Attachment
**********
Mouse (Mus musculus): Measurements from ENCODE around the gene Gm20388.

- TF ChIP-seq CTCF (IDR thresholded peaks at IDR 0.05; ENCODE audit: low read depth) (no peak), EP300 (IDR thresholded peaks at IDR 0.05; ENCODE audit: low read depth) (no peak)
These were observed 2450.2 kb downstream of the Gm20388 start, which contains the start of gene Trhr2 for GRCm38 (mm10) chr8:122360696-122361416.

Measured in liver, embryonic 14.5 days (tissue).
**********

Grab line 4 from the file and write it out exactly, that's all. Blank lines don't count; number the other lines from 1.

Measured in liver, embryonic 14.5 days (tissue).